An Age of Kings, called a "chronicle" from the Baird's historical plays, (Richard II, Henry IV, Henry V, Henry VI, and Richard III), was the BBC's most ambitious project to date in 1960. The plays dramatised the rise and fall of no less than seven monarchs spanning eighty-six years of turbulent British history. The plays, all of which were stage performed, were cut and edited to make a serial with 'cliffhanger' endings much the same as a soap opera: A style of presentation the BBC would repeat many years later with adaptations of Dickens' Bleak House and Little Dorrit. With An Age of Kings the BBC kept a full cast at work for seven months in fifteen productions.
The concept for the series was originated in 1959 by veteran BBC producer Peter Dews who had started his BBC career in radio and was the director of the infamous Archers episode which featured the death of Grace Archer, an episode aired as a deliberate ploy by the BBC to disrupt the opening night of Independent Television). By 1960 Dews had produced several successful BBC productions including A Man for All Seasons (1957), The Nightwatchmen's Stories (1959) and Hilda Lessways (1959).
Dews principle cast were vastly experienced in Shakespeare, most of them having performed the Bard's works at the Old Vic, regarded as the crucible of many of the performing arts companies and theatres in Britain. But with over 600 speaking parts, the series was not restricted to noted or upcoming Shakesperian actors and some notable (future) household names appeared, including Frank Windsor, Julian Glover, Anthony Valentine, Tony Garnett (later to become a producer himself - most notably for the emotive BBC play Cathy Come Home), Robert Hardy, Geoffrey Bayldon, Judi Dench and Sean Connery. A stellar cast that alone would guarantee a huge audience in modern times.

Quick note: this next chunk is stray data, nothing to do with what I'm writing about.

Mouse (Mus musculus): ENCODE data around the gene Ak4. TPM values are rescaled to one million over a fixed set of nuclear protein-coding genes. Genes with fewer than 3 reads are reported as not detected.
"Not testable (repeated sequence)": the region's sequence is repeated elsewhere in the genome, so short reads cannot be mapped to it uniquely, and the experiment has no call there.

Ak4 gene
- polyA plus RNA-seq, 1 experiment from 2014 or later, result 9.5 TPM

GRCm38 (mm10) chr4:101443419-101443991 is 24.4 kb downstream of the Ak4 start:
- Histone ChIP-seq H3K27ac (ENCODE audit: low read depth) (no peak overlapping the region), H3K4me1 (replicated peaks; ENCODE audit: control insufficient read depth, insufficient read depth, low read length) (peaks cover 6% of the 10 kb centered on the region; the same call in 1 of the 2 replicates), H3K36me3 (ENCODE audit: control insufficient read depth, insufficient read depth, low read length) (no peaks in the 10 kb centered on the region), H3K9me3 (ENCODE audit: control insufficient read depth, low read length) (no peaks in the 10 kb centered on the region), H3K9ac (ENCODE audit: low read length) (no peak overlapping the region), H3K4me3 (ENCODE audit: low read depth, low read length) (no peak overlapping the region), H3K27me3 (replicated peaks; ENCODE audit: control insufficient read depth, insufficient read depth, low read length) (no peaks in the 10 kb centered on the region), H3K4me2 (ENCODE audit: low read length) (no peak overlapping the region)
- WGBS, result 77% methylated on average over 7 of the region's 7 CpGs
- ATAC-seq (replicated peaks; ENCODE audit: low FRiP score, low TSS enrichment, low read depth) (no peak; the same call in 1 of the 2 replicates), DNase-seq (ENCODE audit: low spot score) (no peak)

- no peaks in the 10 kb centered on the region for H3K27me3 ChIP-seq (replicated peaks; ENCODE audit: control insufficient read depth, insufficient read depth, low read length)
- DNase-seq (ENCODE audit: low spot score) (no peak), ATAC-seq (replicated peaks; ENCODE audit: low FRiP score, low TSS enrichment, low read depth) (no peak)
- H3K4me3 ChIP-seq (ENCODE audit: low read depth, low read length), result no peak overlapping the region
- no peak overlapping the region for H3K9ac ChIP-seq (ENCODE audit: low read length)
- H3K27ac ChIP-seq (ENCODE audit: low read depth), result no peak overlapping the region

Originally the plan was that the series would be made in the BBC's newly built Television Centre in London's White City, and broadcast as that studio's inaugural production, but Dew felt as though there was still work to be done on the plays before they went in front of the cameras (in the end there was thirty weeks of rehearsal) and as a result the production fell behind schedule. Scenic design, dressing of sets, costumes and props were all devised unsparingly with each episode costing around £4,000 to produce. All ten episodes were broadcast live but unlike a vast number of television productions from this time, telerecordings were not dumped and the series survived, although it took some thirty years before a DVD release appeared.
The series was a huge ratings success for the BBC and was acquired for US broacasting on public service television. The New York Herald Tribune hailed it as "easily one of the most magnificent efforts of the TV season", and as a result An Age of Kings led the way for future British drama imports. The series was also shown in several other countries and translated into several languages.
Dubbed a "most neglected masterpiece" by one critic upon its DVD release, An Age of Kings stands today as a broadcasting landmark for British television and features Shakesperian acting at its best.
Published on May 20th, 2019. Written by Marc Saul for Television Heaven.